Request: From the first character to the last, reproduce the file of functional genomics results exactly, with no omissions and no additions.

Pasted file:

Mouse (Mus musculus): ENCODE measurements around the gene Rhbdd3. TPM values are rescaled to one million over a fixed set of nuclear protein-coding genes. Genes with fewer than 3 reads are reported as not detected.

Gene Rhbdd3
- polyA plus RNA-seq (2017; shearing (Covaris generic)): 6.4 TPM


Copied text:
Mouse (Mus musculus): ENCODE measurements around the gene Rhbdd3. TPM values are rescaled to one million over a fixed set of nuclear protein-coding genes. Genes with fewer than 3 reads are reported as not detected.

Gene Rhbdd3
- polyA plus RNA-seq (2017; shearing (Covaris generic)): 6.4 TPM